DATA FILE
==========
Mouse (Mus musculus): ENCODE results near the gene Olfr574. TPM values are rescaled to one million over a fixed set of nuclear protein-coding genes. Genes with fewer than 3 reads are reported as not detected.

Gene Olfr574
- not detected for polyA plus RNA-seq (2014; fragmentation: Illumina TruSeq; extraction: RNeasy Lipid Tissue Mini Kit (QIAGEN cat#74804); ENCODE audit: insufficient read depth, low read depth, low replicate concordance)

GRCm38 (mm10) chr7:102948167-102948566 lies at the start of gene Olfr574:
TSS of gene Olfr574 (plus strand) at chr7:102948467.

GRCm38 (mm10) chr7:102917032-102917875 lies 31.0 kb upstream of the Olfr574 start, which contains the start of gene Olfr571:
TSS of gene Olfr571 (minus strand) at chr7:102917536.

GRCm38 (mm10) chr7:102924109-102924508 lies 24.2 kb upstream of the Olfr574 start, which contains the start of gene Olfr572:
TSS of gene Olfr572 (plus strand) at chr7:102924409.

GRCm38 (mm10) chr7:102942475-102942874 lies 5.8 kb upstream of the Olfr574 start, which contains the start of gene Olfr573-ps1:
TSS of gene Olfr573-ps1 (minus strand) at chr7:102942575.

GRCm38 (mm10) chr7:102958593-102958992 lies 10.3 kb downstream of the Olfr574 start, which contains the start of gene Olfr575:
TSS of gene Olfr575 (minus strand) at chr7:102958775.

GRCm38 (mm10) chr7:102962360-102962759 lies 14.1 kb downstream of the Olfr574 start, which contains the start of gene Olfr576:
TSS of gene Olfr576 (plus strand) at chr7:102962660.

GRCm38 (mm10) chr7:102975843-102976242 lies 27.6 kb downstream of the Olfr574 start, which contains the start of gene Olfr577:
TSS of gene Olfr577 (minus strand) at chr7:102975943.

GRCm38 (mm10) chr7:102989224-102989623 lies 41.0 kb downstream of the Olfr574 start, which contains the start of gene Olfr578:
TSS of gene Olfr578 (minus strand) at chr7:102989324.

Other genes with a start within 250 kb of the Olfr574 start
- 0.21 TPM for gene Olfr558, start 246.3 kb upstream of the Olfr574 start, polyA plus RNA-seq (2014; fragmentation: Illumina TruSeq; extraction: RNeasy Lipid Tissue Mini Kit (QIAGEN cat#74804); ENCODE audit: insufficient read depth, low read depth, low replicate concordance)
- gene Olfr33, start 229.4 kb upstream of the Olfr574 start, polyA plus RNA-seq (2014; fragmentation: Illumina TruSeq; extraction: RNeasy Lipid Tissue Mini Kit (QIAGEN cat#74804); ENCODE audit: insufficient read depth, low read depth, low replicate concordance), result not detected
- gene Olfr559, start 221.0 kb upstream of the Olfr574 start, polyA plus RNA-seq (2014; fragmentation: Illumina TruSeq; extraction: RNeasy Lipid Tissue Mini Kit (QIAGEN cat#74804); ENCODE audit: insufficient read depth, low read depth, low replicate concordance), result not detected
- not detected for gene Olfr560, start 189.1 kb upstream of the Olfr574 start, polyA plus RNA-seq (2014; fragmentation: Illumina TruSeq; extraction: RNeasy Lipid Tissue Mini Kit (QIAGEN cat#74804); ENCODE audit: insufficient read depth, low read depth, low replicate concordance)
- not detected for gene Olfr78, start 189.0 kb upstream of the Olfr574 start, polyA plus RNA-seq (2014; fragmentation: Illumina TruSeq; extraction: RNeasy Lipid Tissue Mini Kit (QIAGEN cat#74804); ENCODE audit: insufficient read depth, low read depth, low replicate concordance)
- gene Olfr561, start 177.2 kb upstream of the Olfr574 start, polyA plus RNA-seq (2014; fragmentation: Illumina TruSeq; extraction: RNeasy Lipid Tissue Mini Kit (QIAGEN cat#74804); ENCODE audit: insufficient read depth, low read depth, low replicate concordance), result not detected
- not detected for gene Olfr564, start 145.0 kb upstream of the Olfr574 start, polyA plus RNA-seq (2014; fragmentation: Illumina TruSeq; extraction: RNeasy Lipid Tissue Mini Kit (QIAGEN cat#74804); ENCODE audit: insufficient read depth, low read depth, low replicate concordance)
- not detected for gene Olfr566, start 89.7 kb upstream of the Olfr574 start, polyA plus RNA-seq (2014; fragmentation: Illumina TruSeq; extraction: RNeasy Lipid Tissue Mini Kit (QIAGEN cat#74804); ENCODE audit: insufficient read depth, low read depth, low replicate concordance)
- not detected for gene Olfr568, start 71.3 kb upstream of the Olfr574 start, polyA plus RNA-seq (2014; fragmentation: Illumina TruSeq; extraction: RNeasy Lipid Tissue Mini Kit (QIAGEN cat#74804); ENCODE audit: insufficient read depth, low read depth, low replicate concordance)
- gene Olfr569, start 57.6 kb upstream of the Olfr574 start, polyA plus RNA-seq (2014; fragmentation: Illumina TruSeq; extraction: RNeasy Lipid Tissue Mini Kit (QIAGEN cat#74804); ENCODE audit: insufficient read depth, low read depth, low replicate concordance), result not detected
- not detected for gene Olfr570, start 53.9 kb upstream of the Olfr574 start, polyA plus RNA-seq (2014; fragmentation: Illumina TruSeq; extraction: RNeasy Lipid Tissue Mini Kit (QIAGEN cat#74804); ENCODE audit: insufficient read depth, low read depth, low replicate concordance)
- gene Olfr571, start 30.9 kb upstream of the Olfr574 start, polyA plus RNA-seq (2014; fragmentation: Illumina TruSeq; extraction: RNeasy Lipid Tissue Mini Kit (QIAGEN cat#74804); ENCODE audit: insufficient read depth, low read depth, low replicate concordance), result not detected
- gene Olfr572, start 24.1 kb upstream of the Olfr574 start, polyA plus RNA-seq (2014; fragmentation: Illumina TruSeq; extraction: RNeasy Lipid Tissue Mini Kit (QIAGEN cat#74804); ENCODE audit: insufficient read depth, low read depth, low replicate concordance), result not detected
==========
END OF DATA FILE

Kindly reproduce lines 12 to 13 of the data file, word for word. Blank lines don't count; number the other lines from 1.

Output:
GRCm38 (mm10) chr7:102958593-102958992 lies 10.3 kb downstream of the Olfr574 start, which contains the start of gene Olfr575:
TSS of gene Olfr575 (minus strand) at chr7:102958775.